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The dangers of tech brands usurping government

Opinion
As part of our Futurists-in-Residence collaboration with The Corinthia Hotel, we recently hosted a breakfast briefing with Lucie Greene, worldwide director of the Innovation Group at J. Walter Thompson to celebrate her new book: Silicon States: The Power And Politics Of Big Tech And What It Means For Our Future.

We caught up with Lucie to discuss Big Tech’s encroachment into the civic realm and why it's not be too late to exert control over tech giants.

What sort of topics does your new book, Silicon States, explore?

The premise of the book is that Big Tech, having taken over all communication and lifestyle aspects of the way we live, is now stepping into a more civic role. It’s looking to cities, infrastructure, education and healthcare as new sectors to disrupt and a new commercial opportunity, and that’s why

At the same time, Big Tech’s power is increasingly superseding government, not only in terms of reach but also in conceptual and ideological terms. Elon Musk is now taking us to space and Silicon Valley is leading life sciences exploration. These companies are also co-opting adjacent power centres. Big philanthropy, particularly in the US, has a political role. It affects policy. And Silicon Valley is moving into new theories of how philanthropy should work. But it’s also rapidly supplanting the only other check on power, which was the fourth estate – the media.

Can we resist Big Tech or is it too late to turn back?

I don’t think you’re going to see it happen in the US any time soon because these companies are completely intertwined with America’s geo-economic strength. That’s why they’ve been able to grow unchecked for so long. You see that in the toothless congressional questioning of Mark Zuckerberg and also in the list of cities competing to host Amazon’s second headquarters by offering tax breaks and various other incentives, despite the fact that Amazon does not need a tax break. But, to an extent, it’s impossible to step out of these systems now. Can you imagine living or working without using Microsoft or Google or Apple products?

The exception, of course, is places like the EU where there is a collective body of countries that has the power to put in place regulations and fines. It also has cultural backing from the citizenry. It’s really interesting to consider how people's perception of the role of the state differs in the UK and the US compared to Europe. In the EU they’re very attached to the concept of privacy. They believe in the power of the state, they believe in having your job protected, and they believe in fair trade and competition. Those principles are embedded into the cultures of the European countries, which is the opposite to America, where it’s all about self-determination.

'People’s perception of the role of the state differs in the UK and the US compared to Europe.'

Do you think attitudes will change as the current generation of politicians are replaced by digital natives?

In terms of the state versus technology, I think it’s going to be fascinating to watch over the next 10–20 years as you see Millennials reach candidate age for the first time, not to mention Generation Z, who are very politically active, engaged and left-leaning. We’re going to see a radical shift in politics. Because when you look at the rise of Big Tech’s influence in the past 10 years, and its dominance of the government, a lot of that has to do, I think, with a generational issue – a basic lack of technological literacy. That came to the fore in the Cambridge Analytica investigation. Those in government have simply not been familiar with the implications of these companies and their technologies, or allowing them access to contracts and data sets.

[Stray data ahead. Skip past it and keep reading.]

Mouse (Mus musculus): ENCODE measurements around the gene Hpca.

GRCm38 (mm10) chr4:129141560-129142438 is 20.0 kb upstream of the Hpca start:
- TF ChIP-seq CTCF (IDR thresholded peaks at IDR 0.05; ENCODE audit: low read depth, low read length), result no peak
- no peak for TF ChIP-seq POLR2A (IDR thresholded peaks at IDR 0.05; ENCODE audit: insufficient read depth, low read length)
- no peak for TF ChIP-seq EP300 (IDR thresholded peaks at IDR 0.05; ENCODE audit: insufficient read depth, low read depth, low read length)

Inside the Black Box (Supervised Learning) by Tom Pearson, London Branded Cities visual by Inferstudio for The Future Laboratory
'I think what’s important to note is that these are ultimately consumer brands, influential on a scale that we haven’t seen from any other industry.'

Do you think tech companies have any self-awareness that their actions have such far-reaching social implications?

I don’t think these companies are evil, they’re just driven towards profit without thinking about the ethical consequences. What I like is that in recent years more and more think tanks have been taking a critical look at the nuances of how devices are designed and raising awareness about how they should be changed. For example, why is IBM’s Watson – ‘the expert’ – a man and why are Alexa and Siri, who perform more menial roles, by default, women? All of these things are important to examine as this group take a bigger civic influence. This is one small detail, but it arguably normalises a lot of sexism. But, essentially, I’m not sure that any of these companies see what they’re doing as bad, or scenario-planned any negative consequences for the technologies they’re creating.

How did the people you’ve interviewed from the government perceive these issues?

The government people that I spoke to had much more humility. They admitted that: ‘Yes, the government's slow. Yes, it's frustrating.’ But they also pointed out some valid issues with Big Tech replacing the state. One of the things that rang true to me was how brands such as Uber and Airbnb claim to make travel accessible, but that’s only really true for the middle class. The government is most critical when it comes to people in the far reaches of society, and even though these companies use economies of scale to make such services cheaper, they’re still not 100% solutions in most cases.  

To discover the events we've got lined up as Futurists-in-Residence at the Corinthia Hotel London, click here.

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